March 5, 2011
It was March 5th many years ago when I started my training classes for TWA. TWA flew me from LAX to KCI on what would become my favorite airplane, the 727 Stretch.
We took off over Marina Del Rey and I sat watching the glistening blue waves kiss the golden sands receding below me. I still have that beautiful picture in my mind. Hours later – probably after a delicious meal – remember the airlines used to serve great food even in coach – all included in the price of your ticket. Hours later, we came in for our landing at the old Kansas City International Airport where the landing pattern takes you over the downtown skyscrapers and then the bridge spanning the Missouri River, just at the end of the runway.
We were housed at the beautiful, new, state of the art Breech Training Academy in Overland Park, Kansas. It is still there today and has been sold and used by many different companies over the years. This facility was built just for the purpose of training Flight Attendants for Trans World Airlines. Our accommodations were 2 to a suite with 2 well-lit desks, plenty of closet space and a generous private bath. Ten of these suites opened onto a central area which was a sunken living room complete with a modified kitchen. These 20 young women comprised one class. The classes were arranged alphabetically according to last names. Our class was notable at the Academy for its ethnic make-up . I think we had the single most diverse class that was ever enrolled at Breech Academy. There were 4 black women, 1 Egyptian, 1 Chinese, 2 Hispanics, 2 Catholics, 4 WASPs, 2 Jewish, 1 Japanese, 1 from Belgium, 1 German and 1 from Poland. This diversity would not be unusual today, but ‘ahem’ number of years ago it was very unusual. Remember that our classes were determined by last names only and the classes on either side of ours consisted mostly of ethnically similar, if not identical, young women.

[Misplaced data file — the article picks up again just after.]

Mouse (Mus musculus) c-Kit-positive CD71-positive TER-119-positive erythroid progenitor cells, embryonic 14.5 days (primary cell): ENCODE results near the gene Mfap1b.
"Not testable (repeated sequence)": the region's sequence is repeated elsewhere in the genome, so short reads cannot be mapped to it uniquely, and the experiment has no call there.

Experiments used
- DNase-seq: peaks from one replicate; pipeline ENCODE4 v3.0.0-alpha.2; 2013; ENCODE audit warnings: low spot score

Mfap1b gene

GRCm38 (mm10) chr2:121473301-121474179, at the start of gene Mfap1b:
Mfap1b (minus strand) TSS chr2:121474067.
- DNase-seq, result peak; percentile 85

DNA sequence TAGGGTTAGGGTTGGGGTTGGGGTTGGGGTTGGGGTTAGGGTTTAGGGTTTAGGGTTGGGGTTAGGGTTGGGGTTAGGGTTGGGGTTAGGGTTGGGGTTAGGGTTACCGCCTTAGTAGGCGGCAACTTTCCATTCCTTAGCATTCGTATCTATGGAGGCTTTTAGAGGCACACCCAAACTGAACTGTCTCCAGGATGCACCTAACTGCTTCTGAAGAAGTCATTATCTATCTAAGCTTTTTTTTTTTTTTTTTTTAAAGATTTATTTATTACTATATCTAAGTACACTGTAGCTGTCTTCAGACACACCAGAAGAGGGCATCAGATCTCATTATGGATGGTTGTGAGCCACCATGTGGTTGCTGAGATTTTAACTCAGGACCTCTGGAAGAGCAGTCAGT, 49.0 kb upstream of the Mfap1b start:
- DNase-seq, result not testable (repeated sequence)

Our classrooms were in another building within walking distance from the 4 multi-storied dormitory buildings. These were also state of the art. Each classroom was horseshoe-shaped with a semi-circular bank of 20 fixed chairs with one long continuous horseshoe-shaped desk for the 20 chairs. Each desk ’station’ had its own set of three buttons marked A, B, or C. Theses buttons were used during the 6 weeks of training for in-classroom testing purposes. At the front of the room was a projection room behind a black window which served as the screen for the slides and videos that were used in just about every single class of our training. To the side of this screen was the teachers podium. Her podium was electronically connected to the buttons at our desks. She could put a multiple choice question up on the screen and we would each push the button that indicated what we thought was the correct answer. We would get immediate feedback as soon as we pushed a button at our desk . If you got it correct, a little green light flashed, if incorrect, a little red light flashed.
We were served three meals a day in the huge cafeteria and we had an enormous swimming pool which was encased in a big white plastic bubble so the pool could be used year around. The pool was necessary because it was imperative that each flight attendant pass the water ditching test in order to graduate. And that meant jumping off the end of the diving board into the pool and swimming over to the enormous life raft floating in the center of the pool. Then you had to climb on board the raft with your life vest fully inflated while the people in the raft made the raft bounce around to simulate North Atlantic Ocean waves!
Out of our class of 20 women only 16 graduated. Of that 16, I think that 10 of us went on to international training for another 2 weeks. At that time one had to be proficient in a foreign language and I passed the test in Italian.
And so March 5th is the date that my career with TWA began. It was a career that gave me incredible opportunities, much happiness, innumerable friendships, and was the fulfillment of my childhood dream. And now in retirement, I am still reaping the benefits of all those years of service by being able to use my travel pass benefits. Ah yes, here is a toast to March 5th and all the memories it brings to this now weary traveler.